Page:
A shorter wavelength laser used to pump a length of fiber with energy to provide amplification at one or more longer wavelengths. See also EDFA.
Optical Return Loss (ORL)
The ratio (expressed in dB) of optical power reflected by a component or an assembly to the optical power incident on a component port when that component or assembly is introduced into a link or system.
Optical Rise Time
Optical Signal-to-Noise-Ratio (OSNR)
The optical equivalent of SNR.
A device that allows the details of a region of an optical spectrum to be resolved. Commonly used to diagnose DWDM systems.
Another name for optical fiber.
See optical spectrum analyzer.
See optical signal-to-noise ratio.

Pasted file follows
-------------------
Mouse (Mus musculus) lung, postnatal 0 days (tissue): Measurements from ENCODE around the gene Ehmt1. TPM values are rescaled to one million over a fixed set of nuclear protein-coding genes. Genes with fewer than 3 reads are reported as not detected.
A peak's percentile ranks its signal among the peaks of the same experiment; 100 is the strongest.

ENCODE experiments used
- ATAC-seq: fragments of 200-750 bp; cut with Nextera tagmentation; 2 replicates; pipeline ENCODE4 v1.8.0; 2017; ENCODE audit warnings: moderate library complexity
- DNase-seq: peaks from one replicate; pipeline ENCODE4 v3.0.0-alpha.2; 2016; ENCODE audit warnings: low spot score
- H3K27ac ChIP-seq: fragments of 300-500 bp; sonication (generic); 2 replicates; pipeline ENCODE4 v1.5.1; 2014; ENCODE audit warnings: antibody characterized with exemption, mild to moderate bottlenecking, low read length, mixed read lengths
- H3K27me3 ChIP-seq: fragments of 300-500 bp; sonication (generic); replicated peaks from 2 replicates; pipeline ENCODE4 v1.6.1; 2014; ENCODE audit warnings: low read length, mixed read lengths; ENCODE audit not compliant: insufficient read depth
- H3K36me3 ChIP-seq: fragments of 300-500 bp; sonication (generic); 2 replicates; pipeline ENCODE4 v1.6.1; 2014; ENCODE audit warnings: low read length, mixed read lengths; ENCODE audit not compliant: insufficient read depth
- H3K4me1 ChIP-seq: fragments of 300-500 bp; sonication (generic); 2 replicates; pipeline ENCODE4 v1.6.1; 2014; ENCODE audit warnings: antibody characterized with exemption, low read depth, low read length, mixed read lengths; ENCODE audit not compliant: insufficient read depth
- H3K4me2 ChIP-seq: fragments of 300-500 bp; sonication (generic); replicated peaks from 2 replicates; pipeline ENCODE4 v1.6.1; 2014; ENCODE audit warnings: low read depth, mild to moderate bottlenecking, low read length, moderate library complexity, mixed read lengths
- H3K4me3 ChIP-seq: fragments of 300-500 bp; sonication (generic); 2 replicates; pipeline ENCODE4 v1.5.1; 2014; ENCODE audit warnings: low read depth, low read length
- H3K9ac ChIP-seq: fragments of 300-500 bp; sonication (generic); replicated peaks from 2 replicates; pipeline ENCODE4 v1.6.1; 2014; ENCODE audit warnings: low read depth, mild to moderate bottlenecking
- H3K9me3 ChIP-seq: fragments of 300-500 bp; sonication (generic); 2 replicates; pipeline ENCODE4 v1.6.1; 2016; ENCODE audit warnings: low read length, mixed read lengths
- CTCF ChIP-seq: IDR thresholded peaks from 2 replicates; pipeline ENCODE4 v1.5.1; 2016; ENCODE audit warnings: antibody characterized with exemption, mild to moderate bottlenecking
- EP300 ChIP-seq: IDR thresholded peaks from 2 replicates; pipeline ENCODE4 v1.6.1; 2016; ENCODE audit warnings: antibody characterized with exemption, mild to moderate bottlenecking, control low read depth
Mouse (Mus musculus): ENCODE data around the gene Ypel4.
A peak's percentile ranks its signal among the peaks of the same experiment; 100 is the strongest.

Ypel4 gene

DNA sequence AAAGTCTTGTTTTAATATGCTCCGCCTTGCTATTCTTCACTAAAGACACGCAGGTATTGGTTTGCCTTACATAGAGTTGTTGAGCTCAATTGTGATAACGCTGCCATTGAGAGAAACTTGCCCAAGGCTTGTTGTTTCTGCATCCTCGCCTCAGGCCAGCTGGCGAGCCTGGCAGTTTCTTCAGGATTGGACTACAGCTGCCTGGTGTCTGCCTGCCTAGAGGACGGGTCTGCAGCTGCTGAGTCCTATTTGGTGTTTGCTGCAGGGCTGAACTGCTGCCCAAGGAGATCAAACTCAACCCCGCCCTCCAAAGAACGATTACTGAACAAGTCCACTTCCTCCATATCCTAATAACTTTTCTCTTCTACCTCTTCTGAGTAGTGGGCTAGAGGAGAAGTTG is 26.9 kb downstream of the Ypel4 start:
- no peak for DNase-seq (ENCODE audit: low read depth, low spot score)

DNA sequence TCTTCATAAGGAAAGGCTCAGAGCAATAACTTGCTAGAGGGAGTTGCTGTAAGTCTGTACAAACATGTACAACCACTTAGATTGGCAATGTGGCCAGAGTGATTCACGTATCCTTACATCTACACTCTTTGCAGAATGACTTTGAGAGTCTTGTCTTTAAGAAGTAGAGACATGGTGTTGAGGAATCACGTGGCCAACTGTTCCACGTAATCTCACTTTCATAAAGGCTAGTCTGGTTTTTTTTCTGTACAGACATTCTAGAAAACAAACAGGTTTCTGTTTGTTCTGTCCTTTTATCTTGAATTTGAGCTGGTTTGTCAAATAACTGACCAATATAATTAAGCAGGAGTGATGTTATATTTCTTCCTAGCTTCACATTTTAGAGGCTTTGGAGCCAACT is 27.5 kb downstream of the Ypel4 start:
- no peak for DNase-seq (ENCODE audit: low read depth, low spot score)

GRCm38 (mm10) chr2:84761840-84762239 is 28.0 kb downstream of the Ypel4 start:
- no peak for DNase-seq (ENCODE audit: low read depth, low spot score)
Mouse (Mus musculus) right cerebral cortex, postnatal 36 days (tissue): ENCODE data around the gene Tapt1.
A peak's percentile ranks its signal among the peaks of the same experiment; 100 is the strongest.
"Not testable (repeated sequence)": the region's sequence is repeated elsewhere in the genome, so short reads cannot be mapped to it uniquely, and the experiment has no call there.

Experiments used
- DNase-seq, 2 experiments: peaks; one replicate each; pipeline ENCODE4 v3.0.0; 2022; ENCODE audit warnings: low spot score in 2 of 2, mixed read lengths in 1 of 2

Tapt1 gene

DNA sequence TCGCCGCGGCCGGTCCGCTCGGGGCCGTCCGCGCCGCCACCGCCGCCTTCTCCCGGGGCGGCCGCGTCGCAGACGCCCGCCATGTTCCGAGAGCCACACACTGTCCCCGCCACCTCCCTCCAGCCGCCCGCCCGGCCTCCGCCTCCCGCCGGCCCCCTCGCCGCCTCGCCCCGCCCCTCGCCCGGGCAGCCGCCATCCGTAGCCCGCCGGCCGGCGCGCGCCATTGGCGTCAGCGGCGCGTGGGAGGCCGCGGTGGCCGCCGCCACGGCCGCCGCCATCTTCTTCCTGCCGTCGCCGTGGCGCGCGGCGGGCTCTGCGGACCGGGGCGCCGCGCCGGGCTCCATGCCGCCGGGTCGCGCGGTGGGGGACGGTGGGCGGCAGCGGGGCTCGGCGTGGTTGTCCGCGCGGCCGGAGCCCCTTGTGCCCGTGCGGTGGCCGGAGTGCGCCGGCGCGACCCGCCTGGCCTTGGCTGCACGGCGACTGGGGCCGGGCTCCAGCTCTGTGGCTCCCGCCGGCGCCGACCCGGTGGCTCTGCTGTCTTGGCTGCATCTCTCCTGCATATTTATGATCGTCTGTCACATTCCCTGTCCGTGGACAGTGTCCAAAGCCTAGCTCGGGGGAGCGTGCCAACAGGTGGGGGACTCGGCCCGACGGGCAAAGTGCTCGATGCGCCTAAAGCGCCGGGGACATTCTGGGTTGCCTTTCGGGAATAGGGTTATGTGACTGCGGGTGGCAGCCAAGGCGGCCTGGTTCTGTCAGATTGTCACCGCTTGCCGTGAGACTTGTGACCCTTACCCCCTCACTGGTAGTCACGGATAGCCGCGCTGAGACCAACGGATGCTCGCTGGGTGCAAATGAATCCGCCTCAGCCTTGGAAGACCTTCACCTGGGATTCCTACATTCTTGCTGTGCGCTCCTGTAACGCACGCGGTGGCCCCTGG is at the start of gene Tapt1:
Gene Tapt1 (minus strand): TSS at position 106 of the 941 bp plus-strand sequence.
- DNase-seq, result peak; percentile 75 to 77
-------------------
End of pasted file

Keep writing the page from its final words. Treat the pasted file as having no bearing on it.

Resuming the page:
An instrument that locates faults in optical fibers or infers attenuation by backscattered light measurements.
In telephony, all cables, conduits, ducts, poles, towers, repeaters, repeater huts, and other equipment located between a demarcation point in a switching facility and a demarcation point in another switching facility or customer premises.
Abbreviation for optical cross-connect. See cross-connect.
Any device that does not require a source of energy for its operation. Examples include electrical resistors or capacitors, diodes, optical fiber (photo), cable, wires, glass, lenses, and filters.
Abbreviation for physical contact. Refers to an optical connector that allows the fiber ends to physically touch. Used to minimize backreflection and insertion loss.
A short optical fiber permanently attached to a source, detector, or other fiber optic device at one end and an optical connector at the other.
An optical fiber having a plastic core and plastic cladding.